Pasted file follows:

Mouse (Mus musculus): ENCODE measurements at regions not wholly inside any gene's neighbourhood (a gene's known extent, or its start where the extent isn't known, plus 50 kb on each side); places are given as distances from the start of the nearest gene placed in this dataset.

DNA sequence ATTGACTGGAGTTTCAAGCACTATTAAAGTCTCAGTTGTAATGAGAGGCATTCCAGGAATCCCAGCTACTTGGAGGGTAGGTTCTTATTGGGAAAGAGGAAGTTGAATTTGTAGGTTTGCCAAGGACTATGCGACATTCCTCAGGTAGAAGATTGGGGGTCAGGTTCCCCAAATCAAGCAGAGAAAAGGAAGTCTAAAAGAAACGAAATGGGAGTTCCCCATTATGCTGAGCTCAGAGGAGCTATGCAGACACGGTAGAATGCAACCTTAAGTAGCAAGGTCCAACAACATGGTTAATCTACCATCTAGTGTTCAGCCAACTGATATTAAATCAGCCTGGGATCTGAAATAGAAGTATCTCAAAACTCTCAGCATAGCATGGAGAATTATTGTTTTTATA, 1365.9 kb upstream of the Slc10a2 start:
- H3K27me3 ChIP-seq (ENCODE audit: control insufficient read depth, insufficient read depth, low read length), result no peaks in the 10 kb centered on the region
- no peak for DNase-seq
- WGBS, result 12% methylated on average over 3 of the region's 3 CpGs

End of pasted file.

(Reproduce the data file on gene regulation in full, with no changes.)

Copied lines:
Mouse (Mus musculus): ENCODE measurements at regions not wholly inside any gene's neighbourhood (a gene's known extent, or its start where the extent isn't known, plus 50 kb on each side); places are given as distances from the start of the nearest gene placed in this dataset.

DNA sequence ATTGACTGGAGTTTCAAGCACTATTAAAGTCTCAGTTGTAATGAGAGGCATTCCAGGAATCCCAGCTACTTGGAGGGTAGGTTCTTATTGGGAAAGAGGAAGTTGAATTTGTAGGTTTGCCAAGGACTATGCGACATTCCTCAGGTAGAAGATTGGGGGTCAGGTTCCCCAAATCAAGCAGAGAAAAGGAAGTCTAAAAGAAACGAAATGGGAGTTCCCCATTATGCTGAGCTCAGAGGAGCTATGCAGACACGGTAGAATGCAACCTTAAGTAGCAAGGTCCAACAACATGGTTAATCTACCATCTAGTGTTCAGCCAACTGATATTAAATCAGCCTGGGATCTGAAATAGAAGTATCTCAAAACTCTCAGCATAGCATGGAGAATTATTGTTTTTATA, 1365.9 kb upstream of the Slc10a2 start:
- H3K27me3 ChIP-seq (ENCODE audit: control insufficient read depth, insufficient read depth, low read length), result no peaks in the 10 kb centered on the region
- no peak for DNase-seq
- WGBS, result 12% methylated on average over 3 of the region's 3 CpGs